“Roller skating was originally called skeelers and came from ice skating which started 2,999 years after Christ was born.”

“Hm,” says P.

“Although I guess it might be 2,997 years or 2,995 years depending on what you believe but it’s crazy to believe any of it you know? Like how can you believe there was someone who turned water into wine and then slid down a chimney and left presents?”

“Yeah,” says P., jiggling her leg so that it shakes the Formica booth and makes a little clinking sound where it hits the zipper on her boots. P.’s only fifteen but she’s the most beautiful girl I’ve ever seen. She’s got this round cat face with protruding cheekbones that disappear when she smiles. She says it makes her look fat in photos so she never smiles when she has her picture taken and hardly ever in real life. I’m not so much older, but there’s a major difference between fifteen and seventeen – two years you’d think, not such a big deal, but that’s when shit happens.

“I didn’t think there’d be so many people here,” I gesture out to W.O.W.’s crowded rink; families, couples, teenagers, single moms. “Seriously, anyone spending Christmas day in a roller rink should be annihilated and I don’t mean that in a bad way, I mean for them. To save them. I mean, I guess things could get better, like they could win the lottery and next year vacation in Greece but chances are slim. Chances are that’s not gonna happen. Chances are it’s been this way their whole lives and it’s gonna be this way forever.”

“You’re really cynical.”

“I know,” I say, feeling great she thinks so.

“It’s kinda’ mean.”

I feel stupid. She can do that to me. Knock me down like a bobblehead.

“I’m being empathetic, you know? Like understanding them.”

P. looks unconvinced.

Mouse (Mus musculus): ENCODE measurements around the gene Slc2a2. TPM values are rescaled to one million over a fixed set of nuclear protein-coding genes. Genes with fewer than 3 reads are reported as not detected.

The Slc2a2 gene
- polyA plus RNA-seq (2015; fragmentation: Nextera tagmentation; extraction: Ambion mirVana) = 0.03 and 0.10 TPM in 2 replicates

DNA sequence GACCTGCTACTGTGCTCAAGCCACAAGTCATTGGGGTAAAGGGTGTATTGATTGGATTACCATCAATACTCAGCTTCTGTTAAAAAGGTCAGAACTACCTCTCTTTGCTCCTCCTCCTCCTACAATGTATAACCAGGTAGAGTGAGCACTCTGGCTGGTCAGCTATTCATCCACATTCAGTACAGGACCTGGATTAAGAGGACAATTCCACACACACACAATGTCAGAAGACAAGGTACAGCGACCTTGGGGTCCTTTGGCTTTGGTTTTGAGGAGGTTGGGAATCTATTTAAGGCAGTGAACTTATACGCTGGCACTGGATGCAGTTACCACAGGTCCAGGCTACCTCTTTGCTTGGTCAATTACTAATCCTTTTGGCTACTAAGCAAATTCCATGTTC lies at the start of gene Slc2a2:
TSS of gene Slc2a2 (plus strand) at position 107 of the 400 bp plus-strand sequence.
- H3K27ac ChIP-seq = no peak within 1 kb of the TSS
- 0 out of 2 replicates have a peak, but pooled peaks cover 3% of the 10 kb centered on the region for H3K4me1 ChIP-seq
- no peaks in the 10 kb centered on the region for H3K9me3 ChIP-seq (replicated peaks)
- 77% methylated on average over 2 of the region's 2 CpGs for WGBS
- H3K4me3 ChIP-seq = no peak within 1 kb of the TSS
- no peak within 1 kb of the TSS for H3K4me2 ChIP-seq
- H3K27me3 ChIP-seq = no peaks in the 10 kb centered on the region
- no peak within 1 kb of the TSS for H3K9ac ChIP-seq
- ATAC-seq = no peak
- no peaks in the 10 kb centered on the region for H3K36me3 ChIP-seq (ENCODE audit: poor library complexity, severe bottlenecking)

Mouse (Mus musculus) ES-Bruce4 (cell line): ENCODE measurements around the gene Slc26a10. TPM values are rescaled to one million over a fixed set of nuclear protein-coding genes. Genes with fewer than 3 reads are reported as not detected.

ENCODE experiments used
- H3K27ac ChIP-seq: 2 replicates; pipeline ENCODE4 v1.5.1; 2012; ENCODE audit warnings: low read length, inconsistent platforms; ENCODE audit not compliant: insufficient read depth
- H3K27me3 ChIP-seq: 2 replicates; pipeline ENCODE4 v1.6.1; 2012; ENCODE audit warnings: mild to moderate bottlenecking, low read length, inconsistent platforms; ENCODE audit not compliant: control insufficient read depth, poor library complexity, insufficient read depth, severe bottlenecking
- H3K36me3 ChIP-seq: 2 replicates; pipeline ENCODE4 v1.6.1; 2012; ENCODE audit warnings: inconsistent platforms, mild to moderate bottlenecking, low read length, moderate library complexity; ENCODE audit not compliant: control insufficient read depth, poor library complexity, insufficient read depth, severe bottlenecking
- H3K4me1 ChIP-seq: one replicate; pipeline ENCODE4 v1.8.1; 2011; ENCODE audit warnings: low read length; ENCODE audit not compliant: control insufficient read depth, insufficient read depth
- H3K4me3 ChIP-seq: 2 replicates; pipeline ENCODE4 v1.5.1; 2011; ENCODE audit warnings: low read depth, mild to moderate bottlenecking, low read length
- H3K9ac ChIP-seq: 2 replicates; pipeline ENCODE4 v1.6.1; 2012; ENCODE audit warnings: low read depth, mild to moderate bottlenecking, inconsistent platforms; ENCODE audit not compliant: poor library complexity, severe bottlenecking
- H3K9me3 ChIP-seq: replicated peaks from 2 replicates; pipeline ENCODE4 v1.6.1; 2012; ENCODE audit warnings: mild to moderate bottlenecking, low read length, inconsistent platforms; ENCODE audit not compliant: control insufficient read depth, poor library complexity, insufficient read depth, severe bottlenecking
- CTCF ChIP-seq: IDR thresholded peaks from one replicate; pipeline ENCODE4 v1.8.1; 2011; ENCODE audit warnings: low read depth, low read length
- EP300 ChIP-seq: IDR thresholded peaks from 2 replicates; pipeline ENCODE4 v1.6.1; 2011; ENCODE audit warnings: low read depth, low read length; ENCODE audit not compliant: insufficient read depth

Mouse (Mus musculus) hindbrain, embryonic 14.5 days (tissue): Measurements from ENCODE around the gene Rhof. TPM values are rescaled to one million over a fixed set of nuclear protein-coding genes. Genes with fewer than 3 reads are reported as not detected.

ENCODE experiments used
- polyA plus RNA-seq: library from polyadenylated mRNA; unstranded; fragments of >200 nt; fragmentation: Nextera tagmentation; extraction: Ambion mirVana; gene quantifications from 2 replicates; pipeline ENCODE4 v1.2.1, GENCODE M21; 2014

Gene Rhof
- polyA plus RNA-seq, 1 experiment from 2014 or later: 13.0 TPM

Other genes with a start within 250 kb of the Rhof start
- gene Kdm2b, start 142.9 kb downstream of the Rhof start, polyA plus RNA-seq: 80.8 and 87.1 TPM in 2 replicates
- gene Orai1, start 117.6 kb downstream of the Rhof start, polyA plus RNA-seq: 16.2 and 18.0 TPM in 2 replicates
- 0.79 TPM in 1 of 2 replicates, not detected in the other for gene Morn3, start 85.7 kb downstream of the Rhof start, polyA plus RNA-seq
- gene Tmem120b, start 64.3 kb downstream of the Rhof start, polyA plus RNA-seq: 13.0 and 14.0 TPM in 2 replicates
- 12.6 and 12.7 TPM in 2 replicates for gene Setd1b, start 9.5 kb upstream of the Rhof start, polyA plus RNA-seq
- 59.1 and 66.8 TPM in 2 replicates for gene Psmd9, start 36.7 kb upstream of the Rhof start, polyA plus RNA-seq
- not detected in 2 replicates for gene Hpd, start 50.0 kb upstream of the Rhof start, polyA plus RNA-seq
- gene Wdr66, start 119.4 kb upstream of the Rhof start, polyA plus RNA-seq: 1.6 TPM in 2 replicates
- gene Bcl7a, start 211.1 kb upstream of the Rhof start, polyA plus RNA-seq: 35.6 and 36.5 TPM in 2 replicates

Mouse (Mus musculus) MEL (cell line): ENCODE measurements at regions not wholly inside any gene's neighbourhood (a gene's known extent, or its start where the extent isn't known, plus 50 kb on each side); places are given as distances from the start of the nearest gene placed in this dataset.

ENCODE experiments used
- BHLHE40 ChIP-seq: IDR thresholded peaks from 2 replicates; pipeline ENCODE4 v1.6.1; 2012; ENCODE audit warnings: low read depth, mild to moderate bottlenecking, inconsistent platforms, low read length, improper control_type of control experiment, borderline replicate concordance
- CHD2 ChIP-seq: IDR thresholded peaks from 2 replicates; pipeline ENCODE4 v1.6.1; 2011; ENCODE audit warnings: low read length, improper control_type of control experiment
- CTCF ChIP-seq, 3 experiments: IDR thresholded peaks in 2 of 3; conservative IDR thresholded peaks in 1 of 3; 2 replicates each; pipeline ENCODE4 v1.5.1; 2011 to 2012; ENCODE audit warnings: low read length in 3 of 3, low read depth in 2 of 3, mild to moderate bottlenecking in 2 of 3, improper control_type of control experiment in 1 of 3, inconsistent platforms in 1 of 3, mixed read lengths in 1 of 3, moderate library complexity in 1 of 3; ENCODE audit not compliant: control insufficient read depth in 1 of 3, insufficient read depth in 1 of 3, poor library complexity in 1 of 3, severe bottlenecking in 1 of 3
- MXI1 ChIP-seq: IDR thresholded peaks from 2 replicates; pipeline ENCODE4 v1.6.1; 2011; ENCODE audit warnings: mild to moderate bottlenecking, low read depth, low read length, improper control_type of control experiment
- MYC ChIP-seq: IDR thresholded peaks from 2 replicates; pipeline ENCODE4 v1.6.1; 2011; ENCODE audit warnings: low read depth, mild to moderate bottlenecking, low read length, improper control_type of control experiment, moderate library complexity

“Like I know these people once had dreams. I know they didn’t picture spending holidays in a roller rink when they were kids.”

“What do you think they pictured?”

“What we all do – orgies in nightclubs with celebrities.”

“I picture a giant English Tudor house with tall, skinny grey dogs lying around on massive blood-red rugs and fireplaces and a football-field length table covered with food made out of gold but edible,” P. tells me debunking my whole ‘everyone theory.’

“And I’m there?” I ask, relinquishing my dreams to become one with hers.

P. scrunches up her nose and drags her eyebrows down the side of her face. “No,” she says.

But she can tell that makes me sad so she asks if I want to skate. Tightens her hot pink laces and holds out her hand.

Stuttering across the floor, the strobe lights flash across the planes of her cat face and Huey Lewis and the News sing about needing a new drug, which makes me think I don’t need a new one, but more, and also, I don’t think this song is appropriate holiday music.

We reach the edge of the rink and the DJ puts on my favorite jam-Don Henley’s Boys of Summer. This song is perfect and maybe if you just said the name of it someone would scoff, say it’s retro and not in a good way, but when you put it on, when you listen to it, you realize it’s one of the best songs ever written. You know how you have a soundtrack playing in your head when you walk around? This is mine. I wish I could crawl inside this song and sleep forever.   

P. lets go of my hand and whooshes out onto the floor. Once, when I was with my sister at Beercan Island, I swung out over the Gulf of Mexico in a tire swing and dropped into a riptide and didn’t make it back to shore for a very long time. My sister says I lost so much oxygen that day it changed my brain. I dunno if that’s true or not because I don’t remember how I was before.

A woman dressed in a reindeer sweater chases a man holding up a spring of mistletoe. An old man in a Santa suit glides around the rink alone. I swivel, skate backwards, and the world and everyone in it flow in reverse like a movie and that makes it hurt less that P. doesn’t want to have sex with me because if this is all just a movie, then surely I’m gonna get my happy ending.